Like many people in Lebanon, I had Thursday off, thanks to Prime Minister Siniora’s declaration that February 14 would be a national holiday in honor of Rafik Hariri.
I didn’t mind – it would have been difficult to get much done on Thursday anyway, with half the country staying home for fear of roadblocks and political tension, and the other half turning out in force either to the March 14 rally downtown or to Imad Mughniyeh’s funeral in Dahiyeh.
With two dueling politicized commemorations scheduled, not to mention Valentine’s Day, Thursday was the perfect day for a holiday – and a luncheon.
M & M live in Saifi, just below Gemmayze and a few blocks from Martyrs’ Square, where the March 14 rally was being held. None of us is ardently March 14, especially on a rainy winter day – but we all do like to eat, and we all love to keep up with current events. So when M invited H & I for lunch, we happily accepted.
Outside the downtown area, the city was largely deserted. I took this photograph of Hamra at 9:30, when the street is usually packed with honking cars & trucks:
We left for the M’s early, before noon, assuming that it might take us ages to reach their neighborhood. But we had almost free rein over the roads – at least, over roads like Basta, which were far from the scene of either side’s gathering, and heavily policed by army patrols.
In fact, the only trouble we encountered was the usual kind: parking trouble in Saifi/Gemmayze. Pasteur Street was blocked to non-neighborhood cars, and most street parking was taken by Ouwwet and Kataeb supporters who had come for the rally. Luckily, I had worn “walking” heels, and H had brought an umbrella – so we were well-prepared, by New York standards at least, for the long walk to M’s.
What amazed us were the number of people leaving – it was 12:30, and the rally was only half over, but the cold and rain were clearly sending some people off in search of warmth and dry clothing.
People leaving the rally on the near side of the divided road; people going to the rally on the far side:
For us, the afternoon was all about warmth and dry clothing – not to mention good food. M had made a thick vegetable soup, followed by mjaddara with raita for me, and beef lasagne with salad for the normal (i.e., meat-eating) guests.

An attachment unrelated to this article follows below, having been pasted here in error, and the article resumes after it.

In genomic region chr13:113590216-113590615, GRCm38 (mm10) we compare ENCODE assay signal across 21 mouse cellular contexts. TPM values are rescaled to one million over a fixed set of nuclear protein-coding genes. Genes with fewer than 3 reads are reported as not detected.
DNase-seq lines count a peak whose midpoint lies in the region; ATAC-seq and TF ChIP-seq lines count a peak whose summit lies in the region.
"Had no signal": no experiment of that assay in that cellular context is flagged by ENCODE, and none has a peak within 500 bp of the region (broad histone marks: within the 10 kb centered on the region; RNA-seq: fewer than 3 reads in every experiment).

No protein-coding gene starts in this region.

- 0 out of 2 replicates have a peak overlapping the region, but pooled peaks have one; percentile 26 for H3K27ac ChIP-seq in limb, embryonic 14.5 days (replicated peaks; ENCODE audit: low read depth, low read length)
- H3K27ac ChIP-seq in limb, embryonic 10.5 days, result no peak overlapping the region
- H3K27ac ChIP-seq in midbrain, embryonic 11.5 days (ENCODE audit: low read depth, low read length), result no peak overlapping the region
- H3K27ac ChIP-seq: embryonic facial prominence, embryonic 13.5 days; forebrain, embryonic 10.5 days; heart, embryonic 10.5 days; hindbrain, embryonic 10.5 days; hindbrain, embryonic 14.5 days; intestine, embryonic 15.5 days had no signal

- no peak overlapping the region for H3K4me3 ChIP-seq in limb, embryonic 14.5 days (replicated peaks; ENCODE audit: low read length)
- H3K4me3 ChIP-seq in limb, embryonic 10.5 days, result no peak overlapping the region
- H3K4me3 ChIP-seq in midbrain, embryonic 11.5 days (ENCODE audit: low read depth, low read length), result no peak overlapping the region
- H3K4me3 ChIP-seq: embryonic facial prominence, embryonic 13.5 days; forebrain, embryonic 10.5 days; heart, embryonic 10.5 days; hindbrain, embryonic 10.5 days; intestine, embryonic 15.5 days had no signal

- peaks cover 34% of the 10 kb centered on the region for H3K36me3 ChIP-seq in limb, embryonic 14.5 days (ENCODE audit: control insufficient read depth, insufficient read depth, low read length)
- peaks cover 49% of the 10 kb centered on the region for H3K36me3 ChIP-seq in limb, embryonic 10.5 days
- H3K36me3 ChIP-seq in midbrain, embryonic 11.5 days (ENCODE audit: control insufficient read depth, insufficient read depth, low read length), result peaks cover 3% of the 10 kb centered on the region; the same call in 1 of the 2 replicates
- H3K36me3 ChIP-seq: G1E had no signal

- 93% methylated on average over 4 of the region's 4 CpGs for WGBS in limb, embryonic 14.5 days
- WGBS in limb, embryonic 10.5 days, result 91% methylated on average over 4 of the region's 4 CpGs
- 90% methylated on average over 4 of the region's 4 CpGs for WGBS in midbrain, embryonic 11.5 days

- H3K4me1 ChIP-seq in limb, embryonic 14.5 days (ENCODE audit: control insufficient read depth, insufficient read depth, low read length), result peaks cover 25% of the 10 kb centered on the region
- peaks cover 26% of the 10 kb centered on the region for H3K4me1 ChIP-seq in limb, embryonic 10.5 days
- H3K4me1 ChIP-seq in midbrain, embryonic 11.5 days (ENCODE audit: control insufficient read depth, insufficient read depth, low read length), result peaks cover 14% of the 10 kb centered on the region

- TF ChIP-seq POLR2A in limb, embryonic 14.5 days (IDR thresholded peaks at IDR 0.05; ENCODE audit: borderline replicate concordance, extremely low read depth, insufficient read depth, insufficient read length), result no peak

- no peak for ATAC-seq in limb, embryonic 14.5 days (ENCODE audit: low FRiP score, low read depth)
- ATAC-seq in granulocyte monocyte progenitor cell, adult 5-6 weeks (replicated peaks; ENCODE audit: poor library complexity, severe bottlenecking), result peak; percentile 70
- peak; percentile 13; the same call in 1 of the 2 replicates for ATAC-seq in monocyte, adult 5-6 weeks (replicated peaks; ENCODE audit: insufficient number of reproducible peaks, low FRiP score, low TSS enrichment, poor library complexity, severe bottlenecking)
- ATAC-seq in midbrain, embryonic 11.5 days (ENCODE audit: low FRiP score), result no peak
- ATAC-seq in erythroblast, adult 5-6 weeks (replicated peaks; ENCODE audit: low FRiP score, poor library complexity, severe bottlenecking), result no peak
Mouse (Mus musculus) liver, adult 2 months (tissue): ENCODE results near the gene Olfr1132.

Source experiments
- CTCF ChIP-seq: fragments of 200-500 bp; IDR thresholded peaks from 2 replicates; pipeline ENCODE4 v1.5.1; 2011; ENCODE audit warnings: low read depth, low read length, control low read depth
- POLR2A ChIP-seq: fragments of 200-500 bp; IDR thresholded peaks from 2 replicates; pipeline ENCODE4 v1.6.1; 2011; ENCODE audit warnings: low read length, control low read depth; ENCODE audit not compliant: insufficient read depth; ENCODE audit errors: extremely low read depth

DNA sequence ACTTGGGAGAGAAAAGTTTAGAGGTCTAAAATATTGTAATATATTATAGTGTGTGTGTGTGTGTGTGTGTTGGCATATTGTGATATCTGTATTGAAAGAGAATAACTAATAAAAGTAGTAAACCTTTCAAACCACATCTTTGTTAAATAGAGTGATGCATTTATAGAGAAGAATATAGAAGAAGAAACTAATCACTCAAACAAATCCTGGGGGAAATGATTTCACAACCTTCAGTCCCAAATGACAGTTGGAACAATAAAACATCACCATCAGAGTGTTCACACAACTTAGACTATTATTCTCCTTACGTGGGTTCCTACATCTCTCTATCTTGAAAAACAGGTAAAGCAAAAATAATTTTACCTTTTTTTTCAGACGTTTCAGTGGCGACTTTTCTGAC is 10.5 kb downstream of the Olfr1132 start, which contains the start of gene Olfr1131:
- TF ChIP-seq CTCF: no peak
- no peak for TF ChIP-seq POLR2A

As we ate, we listened to the speeches and tried to discern who was speaking and what was being said. Since we heard both the rally’s loudspeakers and the Kataeb headquarter’s rebroadcasting, it was mostly a wash.
I think he just said “Hariri”, J said at one point. J’s Arabic is limited to “hello”, “thank you” and “all of it”, for when he goes to the barbershop for a head shave – but given the day and the occasion, “Hariri” was a good guess. (And when we needed confirmation, H would check with the television in the living room, where all the news channels were broadcasting the rally.)
Looking towards the northern edge of Martyrs’ Square from M’s mezzanine terrace:
Looking towards the upper center of Martyrs’ Square (the white tent covers Hariri’s grave):
Looking down at Pasteur Street and the lower end of the Kataeb building:
Looking across the way to the next building, whose rooftop had been rented by France 24, according to H:
The square emptied quickly once the rally ended – by the time we left the M’s, the neighborhood was as empty as Hamra had been that morning. But as we spooned up the chocolate mousse-cum-praline that M had made, round after round of machine gun fire reminded us that quiet is a relative term.
Does someone in Gemmayze love Nasrallah, who was just finishing his eulogy/call to war? We couldn’t figure it out. And what I can’t figure out is how five utterly sane people can hear sustained machine-gun fire and consider it so normal 😐 .